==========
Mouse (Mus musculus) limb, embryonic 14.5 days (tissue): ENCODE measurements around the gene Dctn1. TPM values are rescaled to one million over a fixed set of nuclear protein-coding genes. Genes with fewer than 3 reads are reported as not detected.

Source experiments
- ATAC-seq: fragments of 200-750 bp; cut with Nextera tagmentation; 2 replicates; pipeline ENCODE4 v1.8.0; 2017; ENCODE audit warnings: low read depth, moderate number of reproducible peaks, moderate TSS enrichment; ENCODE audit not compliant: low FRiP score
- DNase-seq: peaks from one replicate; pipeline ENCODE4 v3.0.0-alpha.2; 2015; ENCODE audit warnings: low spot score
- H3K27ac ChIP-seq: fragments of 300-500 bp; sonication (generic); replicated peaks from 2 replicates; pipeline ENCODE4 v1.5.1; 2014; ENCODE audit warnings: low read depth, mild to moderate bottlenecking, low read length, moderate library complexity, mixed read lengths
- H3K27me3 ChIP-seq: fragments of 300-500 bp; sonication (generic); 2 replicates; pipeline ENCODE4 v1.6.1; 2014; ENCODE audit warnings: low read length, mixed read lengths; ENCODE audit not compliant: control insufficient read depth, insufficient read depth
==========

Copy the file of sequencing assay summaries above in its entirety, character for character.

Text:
Mouse (Mus musculus) limb, embryonic 14.5 days (tissue): ENCODE measurements around the gene Dctn1. TPM values are rescaled to one million over a fixed set of nuclear protein-coding genes. Genes with fewer than 3 reads are reported as not detected.

Source experiments
- ATAC-seq: fragments of 200-750 bp; cut with Nextera tagmentation; 2 replicates; pipeline ENCODE4 v1.8.0; 2017; ENCODE audit warnings: low read depth, moderate number of reproducible peaks, moderate TSS enrichment; ENCODE audit not compliant: low FRiP score
- DNase-seq: peaks from one replicate; pipeline ENCODE4 v3.0.0-alpha.2; 2015; ENCODE audit warnings: low spot score
- H3K27ac ChIP-seq: fragments of 300-500 bp; sonication (generic); replicated peaks from 2 replicates; pipeline ENCODE4 v1.5.1; 2014; ENCODE audit warnings: low read depth, mild to moderate bottlenecking, low read length, moderate library complexity, mixed read lengths
- H3K27me3 ChIP-seq: fragments of 300-500 bp; sonication (generic); 2 replicates; pipeline ENCODE4 v1.6.1; 2014; ENCODE audit warnings: low read length, mixed read lengths; ENCODE audit not compliant: control insufficient read depth, insufficient read depth